Tuscobia 80

img_1072Well the weekend is worn off finally so I am going to get this race report down before I start forgetting some of the details.

The Tuscobia Winter Ultra is held in northern Wisconsin in early January every year. They have two options for the race- 160 Mile and 80 Mile distances. In those you can choose to travel by bike, ski or on foot. I did the 80 mile race on foot. This was a race that had been on my radar all summer, especially on really hot humid days. There is a lot of things about this style of racing that was alluring to me. One of the biggest though is that you pretty much have to be self sufficient throughout the entire race. For the 80 you have one aid station that you can stop at 35 miles in to warm up a bit, change and get some food and hot water. When on foot most everyone pulls a sled called a Pulk. This is the best part about this race, you get to have as many comforts as you can carry with you. Obviously weight is something you have to consider but for the most part clothes don’t add much so you can bring a few layers which will likely save your life if you need them.  The weather for the weekend was looking good and bad at the same time. The good- Trail conditions were perfect. The bad- It was cold, bottom falling out of the thermostat cold. At one point I heard -15…

Going into this race I was not mentally prepared. 2017 has been pretty challenging already. My head was not in the right place. I reached out on social media for some support, I asked for people to send me some love before and during the race and I was blown away at the response I got. I was alone for around 19 hours of this race and those messages carried me through all of the lows. So thank you again, from the bottom of my heart I am eternally grateful to all of you for your love and support.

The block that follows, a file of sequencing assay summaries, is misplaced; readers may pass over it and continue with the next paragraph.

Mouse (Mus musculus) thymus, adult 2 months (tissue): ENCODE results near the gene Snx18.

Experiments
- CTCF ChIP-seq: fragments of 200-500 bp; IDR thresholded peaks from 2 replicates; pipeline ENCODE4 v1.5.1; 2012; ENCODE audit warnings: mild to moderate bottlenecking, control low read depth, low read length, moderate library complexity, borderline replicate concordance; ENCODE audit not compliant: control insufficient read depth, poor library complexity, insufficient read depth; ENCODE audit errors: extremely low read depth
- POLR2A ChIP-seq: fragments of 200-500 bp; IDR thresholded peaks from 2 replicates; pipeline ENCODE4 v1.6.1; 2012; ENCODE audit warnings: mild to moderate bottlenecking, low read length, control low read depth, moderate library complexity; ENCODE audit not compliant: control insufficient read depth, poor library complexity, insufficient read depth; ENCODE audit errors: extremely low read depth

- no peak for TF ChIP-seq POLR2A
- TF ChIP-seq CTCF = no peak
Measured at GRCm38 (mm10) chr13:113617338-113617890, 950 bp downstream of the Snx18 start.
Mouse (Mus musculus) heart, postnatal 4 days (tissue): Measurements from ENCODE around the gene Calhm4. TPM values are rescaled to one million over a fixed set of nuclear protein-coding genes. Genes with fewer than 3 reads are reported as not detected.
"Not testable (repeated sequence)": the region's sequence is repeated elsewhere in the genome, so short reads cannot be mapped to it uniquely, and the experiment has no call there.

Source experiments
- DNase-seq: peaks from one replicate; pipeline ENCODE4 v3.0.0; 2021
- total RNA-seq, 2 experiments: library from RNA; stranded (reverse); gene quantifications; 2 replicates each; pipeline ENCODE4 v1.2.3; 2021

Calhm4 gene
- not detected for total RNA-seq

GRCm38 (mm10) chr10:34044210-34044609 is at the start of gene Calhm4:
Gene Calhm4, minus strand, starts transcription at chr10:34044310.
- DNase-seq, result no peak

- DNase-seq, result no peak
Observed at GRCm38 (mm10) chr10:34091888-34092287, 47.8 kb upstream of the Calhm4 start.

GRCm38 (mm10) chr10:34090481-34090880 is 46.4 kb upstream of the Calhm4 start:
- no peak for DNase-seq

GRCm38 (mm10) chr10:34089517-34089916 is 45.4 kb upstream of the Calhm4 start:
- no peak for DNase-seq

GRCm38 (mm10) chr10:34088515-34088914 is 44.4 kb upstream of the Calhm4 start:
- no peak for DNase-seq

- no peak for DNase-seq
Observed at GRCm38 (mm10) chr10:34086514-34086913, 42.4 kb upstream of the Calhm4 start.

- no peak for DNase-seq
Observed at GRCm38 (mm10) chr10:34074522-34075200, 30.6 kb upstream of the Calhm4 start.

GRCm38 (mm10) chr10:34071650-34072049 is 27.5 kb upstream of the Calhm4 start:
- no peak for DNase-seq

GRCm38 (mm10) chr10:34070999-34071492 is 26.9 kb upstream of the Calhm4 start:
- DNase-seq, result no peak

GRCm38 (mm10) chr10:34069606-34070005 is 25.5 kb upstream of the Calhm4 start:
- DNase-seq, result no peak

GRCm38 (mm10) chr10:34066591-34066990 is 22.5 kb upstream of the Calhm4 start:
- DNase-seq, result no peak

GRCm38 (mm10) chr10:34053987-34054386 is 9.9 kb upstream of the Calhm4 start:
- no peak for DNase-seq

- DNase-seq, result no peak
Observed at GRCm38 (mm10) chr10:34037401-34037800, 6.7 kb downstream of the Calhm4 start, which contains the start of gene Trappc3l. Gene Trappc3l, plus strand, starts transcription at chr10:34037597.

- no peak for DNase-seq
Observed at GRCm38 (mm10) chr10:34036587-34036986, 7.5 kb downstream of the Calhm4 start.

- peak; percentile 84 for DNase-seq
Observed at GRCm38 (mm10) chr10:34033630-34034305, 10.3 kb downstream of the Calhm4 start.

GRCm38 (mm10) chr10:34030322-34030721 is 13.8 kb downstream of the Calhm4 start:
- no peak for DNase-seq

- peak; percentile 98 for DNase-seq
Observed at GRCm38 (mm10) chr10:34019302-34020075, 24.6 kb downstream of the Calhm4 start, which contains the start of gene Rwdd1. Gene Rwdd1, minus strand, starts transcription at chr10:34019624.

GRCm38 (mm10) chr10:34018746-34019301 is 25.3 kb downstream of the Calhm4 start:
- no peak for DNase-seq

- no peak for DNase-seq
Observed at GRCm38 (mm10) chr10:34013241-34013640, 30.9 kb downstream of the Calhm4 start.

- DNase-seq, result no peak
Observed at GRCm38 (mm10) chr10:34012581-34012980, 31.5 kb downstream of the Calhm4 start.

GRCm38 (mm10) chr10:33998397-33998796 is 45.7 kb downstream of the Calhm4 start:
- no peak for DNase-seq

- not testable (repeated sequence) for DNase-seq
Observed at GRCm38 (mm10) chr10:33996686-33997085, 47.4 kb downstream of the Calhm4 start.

Friday I headed up early to try and calm my nerves and maybe get a nap before check in. Once it got close to check in time Joe Osterberg showed up and we re packed our sleds one last time before heading to check in. Everything went well at check in. I forgot my headphones but we had time to grab another set, which did me no good in the long run!

That night we had dinner with friends and headed back to get some much needed sleep.

Race morning we packed up and got out of the hotel after some breakfast. We headed to the race finish to load our sleds on the bus and start the 2 hour ride to the start in Park Falls. On the bus ride I realized I forgot my race vest and instantly was crushed. It had my anti chaffing stuff in it as well as my headphones and it was my way of carrying water so I didn’t have to access my sled every time I needed a drink. This is a crutial piece of equipment. The rest of the bus ride I was extremely nervous. Stuff like this gets in your head and the slightest bit of bad can become race destroyers in an ultra. These races are finished on mental fortitude more then they are on physical strength. Luckily for me I have met some great people over the last year and one really helped me out. Julio Salazar of  Defeat The Stigma helped me out a ton by lending me his vest to use for the race! This helped turn my attitude around really quickly. If you have a minute check out the cool stuff they are doing with Defeat the Stigma.